Water system not meeting expectations
by Denise Strub
Nov 11, 2013 | 2783 views | 0 0 comments | 37 37 recommendations | email to a friend | print
The new water system contracted by Cleveland from Siemens Water Technologies was expected to be online and operating months ago, however meter issues have caused delays.

According to city Engineer Greg Korb, over 6,000 water meters have been replaced with new meters, which transmit information over long wave radio signals.

The new system will provide Cleveland greater revenue as the meters present a more accurate reading of water usage.

However the system has not gone completely online, as several hundred meters have stopped working.

“The have bad dials,” Korb recently told the Cleveland Board of Aldermen, adding that over 400 were discovered bad last month.

Siemens purchased the meters from Mueller Water Products, which admitted in October there was a problem with their product.

Yet the replacement meters are also coming from Mueller.

“We’re not ready to go online by any stretch of the imagination,” said Cleveland Mayor Billy Nowell.

Siemens guaranteed the aldermen would see an increase in revenue with the new system but because of the malfunctioning meters the city is losing money.

According to city attorney Jamie Jacks, Siemens has been presented with a bill for the lost funds.

“We can’t afford to replace 200 meters a year, and this may go on for years, when it’s the manufacturer’s problem,” said Keith Christopher of ST Environmental, which manages the city’s water and sewer system.

Korb said Siemens had projected about 10 percent of the meters had bad dials.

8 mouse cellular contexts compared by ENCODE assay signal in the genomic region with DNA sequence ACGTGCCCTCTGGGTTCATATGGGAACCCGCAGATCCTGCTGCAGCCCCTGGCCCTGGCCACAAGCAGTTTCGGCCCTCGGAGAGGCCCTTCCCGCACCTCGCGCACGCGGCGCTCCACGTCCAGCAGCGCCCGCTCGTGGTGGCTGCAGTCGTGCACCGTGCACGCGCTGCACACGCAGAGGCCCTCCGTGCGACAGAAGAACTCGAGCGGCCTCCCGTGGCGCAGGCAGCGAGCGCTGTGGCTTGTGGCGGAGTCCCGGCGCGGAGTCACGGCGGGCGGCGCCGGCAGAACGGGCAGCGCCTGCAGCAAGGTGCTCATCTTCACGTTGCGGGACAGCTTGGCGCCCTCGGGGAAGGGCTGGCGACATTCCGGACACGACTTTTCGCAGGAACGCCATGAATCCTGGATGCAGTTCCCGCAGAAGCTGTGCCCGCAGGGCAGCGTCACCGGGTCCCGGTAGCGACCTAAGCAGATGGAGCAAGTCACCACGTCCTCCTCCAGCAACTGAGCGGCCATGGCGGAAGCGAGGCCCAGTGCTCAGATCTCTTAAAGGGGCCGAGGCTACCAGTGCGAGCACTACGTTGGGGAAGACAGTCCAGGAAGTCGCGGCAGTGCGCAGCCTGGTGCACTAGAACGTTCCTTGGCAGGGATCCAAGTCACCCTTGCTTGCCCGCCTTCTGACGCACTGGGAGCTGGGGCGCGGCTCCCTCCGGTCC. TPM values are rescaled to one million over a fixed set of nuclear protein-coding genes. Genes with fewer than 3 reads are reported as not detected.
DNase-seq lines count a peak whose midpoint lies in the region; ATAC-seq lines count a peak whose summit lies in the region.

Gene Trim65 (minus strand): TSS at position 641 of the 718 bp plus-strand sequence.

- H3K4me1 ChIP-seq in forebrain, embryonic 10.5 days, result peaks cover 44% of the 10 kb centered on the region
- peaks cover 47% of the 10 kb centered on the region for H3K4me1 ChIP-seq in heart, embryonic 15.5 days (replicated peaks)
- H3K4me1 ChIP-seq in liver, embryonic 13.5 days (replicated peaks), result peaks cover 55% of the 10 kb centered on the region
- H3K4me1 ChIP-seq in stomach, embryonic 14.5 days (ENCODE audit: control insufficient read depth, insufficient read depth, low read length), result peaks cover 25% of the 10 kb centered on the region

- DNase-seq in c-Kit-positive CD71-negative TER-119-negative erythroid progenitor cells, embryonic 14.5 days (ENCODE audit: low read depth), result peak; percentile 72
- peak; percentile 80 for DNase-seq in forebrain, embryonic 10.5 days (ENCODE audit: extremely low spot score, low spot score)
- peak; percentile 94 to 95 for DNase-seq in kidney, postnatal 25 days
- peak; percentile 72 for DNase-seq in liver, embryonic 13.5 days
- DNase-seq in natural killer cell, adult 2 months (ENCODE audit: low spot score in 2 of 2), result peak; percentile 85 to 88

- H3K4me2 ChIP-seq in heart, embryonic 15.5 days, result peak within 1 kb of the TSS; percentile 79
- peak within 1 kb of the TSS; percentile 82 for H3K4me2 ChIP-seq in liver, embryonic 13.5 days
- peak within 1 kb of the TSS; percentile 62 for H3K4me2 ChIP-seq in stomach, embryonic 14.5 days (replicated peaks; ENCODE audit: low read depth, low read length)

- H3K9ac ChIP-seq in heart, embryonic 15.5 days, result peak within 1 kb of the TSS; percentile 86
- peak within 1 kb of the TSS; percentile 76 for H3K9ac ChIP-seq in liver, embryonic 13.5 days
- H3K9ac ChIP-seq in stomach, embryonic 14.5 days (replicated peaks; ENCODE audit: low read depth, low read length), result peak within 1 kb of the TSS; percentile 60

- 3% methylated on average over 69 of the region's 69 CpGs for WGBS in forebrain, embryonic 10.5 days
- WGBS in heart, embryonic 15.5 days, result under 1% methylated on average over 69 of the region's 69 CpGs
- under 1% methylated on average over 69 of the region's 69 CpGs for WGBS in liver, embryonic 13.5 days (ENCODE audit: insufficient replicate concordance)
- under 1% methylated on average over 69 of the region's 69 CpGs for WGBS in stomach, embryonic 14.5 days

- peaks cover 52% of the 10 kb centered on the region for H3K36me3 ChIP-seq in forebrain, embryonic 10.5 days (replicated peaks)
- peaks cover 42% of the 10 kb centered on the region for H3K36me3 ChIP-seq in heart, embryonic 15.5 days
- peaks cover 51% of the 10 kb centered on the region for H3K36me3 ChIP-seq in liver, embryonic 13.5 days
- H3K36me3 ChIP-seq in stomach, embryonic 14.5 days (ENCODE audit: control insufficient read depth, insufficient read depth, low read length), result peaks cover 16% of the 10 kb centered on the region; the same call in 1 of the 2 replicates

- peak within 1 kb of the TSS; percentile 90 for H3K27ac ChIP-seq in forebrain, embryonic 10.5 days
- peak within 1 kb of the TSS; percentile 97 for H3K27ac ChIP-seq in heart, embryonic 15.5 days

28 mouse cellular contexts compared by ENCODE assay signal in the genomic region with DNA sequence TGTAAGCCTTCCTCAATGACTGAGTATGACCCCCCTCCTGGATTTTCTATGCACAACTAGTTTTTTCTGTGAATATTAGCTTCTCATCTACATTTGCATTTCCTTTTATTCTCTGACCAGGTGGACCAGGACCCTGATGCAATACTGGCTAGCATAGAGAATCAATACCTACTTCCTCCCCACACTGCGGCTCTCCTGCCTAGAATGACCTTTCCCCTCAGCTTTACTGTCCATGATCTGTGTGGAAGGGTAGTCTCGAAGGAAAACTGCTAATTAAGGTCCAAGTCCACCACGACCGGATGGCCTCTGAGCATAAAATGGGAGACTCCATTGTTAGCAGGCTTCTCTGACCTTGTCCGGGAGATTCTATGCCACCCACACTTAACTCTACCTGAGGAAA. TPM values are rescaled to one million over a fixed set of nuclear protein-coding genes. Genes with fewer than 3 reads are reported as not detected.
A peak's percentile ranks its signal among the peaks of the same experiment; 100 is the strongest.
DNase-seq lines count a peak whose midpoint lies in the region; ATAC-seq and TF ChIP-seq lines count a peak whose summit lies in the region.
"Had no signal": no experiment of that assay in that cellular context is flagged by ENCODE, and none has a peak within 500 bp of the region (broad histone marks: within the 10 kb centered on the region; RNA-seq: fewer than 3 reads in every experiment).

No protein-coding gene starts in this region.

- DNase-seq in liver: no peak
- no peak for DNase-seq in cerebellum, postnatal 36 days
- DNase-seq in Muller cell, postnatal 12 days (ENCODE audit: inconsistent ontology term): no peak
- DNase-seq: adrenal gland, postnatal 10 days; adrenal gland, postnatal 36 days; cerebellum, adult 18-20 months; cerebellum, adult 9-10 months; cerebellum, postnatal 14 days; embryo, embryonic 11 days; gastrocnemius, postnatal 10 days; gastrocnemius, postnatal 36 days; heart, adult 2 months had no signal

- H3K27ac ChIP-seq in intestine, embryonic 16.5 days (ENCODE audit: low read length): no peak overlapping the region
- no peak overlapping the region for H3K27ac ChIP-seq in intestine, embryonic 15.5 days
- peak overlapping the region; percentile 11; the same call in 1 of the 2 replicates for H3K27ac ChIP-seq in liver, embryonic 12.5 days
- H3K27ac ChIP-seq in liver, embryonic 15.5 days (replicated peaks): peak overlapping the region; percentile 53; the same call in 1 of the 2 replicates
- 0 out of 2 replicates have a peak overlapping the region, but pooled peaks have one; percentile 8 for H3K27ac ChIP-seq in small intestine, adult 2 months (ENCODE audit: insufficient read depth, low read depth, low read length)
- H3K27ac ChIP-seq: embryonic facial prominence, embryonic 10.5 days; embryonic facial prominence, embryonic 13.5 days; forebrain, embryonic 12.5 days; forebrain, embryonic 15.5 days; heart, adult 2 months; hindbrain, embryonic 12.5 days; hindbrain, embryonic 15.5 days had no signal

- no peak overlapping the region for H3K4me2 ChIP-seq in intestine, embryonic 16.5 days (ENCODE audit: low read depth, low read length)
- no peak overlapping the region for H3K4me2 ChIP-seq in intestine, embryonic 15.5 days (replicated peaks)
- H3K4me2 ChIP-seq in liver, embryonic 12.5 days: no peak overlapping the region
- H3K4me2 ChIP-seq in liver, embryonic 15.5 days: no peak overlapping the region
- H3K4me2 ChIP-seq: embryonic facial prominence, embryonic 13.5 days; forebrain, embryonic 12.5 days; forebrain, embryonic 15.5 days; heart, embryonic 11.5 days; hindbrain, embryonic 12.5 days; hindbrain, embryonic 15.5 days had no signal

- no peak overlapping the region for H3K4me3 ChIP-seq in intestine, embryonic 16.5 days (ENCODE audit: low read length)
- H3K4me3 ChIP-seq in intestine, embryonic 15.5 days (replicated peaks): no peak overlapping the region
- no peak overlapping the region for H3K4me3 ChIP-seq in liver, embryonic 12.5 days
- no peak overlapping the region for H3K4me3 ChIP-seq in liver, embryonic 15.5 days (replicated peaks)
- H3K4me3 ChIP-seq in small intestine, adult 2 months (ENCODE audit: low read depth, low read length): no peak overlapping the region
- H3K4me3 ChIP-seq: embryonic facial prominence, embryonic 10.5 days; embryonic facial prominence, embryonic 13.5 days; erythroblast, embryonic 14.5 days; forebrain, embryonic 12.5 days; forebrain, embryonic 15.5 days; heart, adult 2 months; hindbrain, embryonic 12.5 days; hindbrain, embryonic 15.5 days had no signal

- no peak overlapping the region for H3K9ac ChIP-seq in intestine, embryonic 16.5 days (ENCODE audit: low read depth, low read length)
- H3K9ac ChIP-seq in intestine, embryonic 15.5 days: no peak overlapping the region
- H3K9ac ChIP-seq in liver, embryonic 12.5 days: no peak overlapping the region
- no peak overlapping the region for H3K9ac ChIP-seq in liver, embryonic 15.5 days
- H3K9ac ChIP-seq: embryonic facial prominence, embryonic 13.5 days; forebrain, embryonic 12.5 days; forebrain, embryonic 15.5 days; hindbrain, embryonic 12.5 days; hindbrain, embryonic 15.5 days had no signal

“And that’s just the ones showing up now,” said Alderman Gary Gainspoletti.

“How many have to go bad before we say we have major problem and have to fix the whole thing,” said Alderman Maurice Smith.

“When you buy a car and can’t drive it off the lot, you give it back,” said Gainspoletti. “In a situation like now, every one of those meters may go bad.”

The aldermen were reminded that all the products in the system were under a 15-year warranty.

Jacks also reminded the aldermen that in October they had agreed to give Siemens a “substantial completion” order, which means the company can start comparing the water usage numbers from previous years.

If the last few months, because of the bad meters, show a loss, the company will have to pay the city for the loss.

“We need to let Siemens know we are disenchanted with this whole thing,” said Gainspoletti.

Jacks relayed Siemens officials are also not happy because their reputation is being damaged.

City officials were to meet last week with representatives of Siemens and Mueller to get answers on the meter problems.

The cost to put this new system into place was estimated to be around $3.267 million dollars.

Siemens Water Technologies is a company that provides solutions for comprehensive, cost-effective and reliable water systems geared at keeping cities safe and businesses profitable.